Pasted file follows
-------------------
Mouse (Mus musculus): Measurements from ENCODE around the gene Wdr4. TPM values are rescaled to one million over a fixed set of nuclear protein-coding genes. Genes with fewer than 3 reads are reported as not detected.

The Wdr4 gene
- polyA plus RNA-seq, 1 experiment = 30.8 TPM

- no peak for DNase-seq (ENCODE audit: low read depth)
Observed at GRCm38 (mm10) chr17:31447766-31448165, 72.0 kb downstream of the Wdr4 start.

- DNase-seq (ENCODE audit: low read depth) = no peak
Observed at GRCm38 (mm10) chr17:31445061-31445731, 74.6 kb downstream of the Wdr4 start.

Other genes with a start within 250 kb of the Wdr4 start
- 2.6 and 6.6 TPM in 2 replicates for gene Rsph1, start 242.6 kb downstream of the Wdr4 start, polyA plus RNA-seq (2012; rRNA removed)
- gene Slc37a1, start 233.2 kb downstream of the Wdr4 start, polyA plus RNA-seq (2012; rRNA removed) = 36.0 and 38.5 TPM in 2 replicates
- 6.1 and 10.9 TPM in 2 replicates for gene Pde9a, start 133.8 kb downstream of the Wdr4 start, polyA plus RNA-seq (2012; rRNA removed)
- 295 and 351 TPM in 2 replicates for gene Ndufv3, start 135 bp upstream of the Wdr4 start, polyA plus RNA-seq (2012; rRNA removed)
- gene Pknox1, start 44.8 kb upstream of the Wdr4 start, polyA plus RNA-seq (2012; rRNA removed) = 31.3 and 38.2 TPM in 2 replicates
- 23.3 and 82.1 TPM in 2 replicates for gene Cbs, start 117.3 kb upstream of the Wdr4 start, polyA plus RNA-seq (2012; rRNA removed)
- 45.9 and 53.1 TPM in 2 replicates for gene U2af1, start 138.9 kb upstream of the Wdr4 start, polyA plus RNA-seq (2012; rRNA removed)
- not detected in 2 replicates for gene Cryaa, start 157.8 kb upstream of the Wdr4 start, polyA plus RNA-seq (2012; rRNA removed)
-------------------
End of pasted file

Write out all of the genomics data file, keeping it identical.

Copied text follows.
Mouse (Mus musculus): Measurements from ENCODE around the gene Wdr4. TPM values are rescaled to one million over a fixed set of nuclear protein-coding genes. Genes with fewer than 3 reads are reported as not detected.

The Wdr4 gene
- polyA plus RNA-seq, 1 experiment = 30.8 TPM

- no peak for DNase-seq (ENCODE audit: low read depth)
Observed at GRCm38 (mm10) chr17:31447766-31448165, 72.0 kb downstream of the Wdr4 start.

- DNase-seq (ENCODE audit: low read depth) = no peak
Observed at GRCm38 (mm10) chr17:31445061-31445731, 74.6 kb downstream of the Wdr4 start.

Other genes with a start within 250 kb of the Wdr4 start
- 2.6 and 6.6 TPM in 2 replicates for gene Rsph1, start 242.6 kb downstream of the Wdr4 start, polyA plus RNA-seq (2012; rRNA removed)
- gene Slc37a1, start 233.2 kb downstream of the Wdr4 start, polyA plus RNA-seq (2012; rRNA removed) = 36.0 and 38.5 TPM in 2 replicates
- 6.1 and 10.9 TPM in 2 replicates for gene Pde9a, start 133.8 kb downstream of the Wdr4 start, polyA plus RNA-seq (2012; rRNA removed)
- 295 and 351 TPM in 2 replicates for gene Ndufv3, start 135 bp upstream of the Wdr4 start, polyA plus RNA-seq (2012; rRNA removed)
- gene Pknox1, start 44.8 kb upstream of the Wdr4 start, polyA plus RNA-seq (2012; rRNA removed) = 31.3 and 38.2 TPM in 2 replicates
- 23.3 and 82.1 TPM in 2 replicates for gene Cbs, start 117.3 kb upstream of the Wdr4 start, polyA plus RNA-seq (2012; rRNA removed)
- 45.9 and 53.1 TPM in 2 replicates for gene U2af1, start 138.9 kb upstream of the Wdr4 start, polyA plus RNA-seq (2012; rRNA removed)
- not detected in 2 replicates for gene Cryaa, start 157.8 kb upstream of the Wdr4 start, polyA plus RNA-seq (2012; rRNA removed)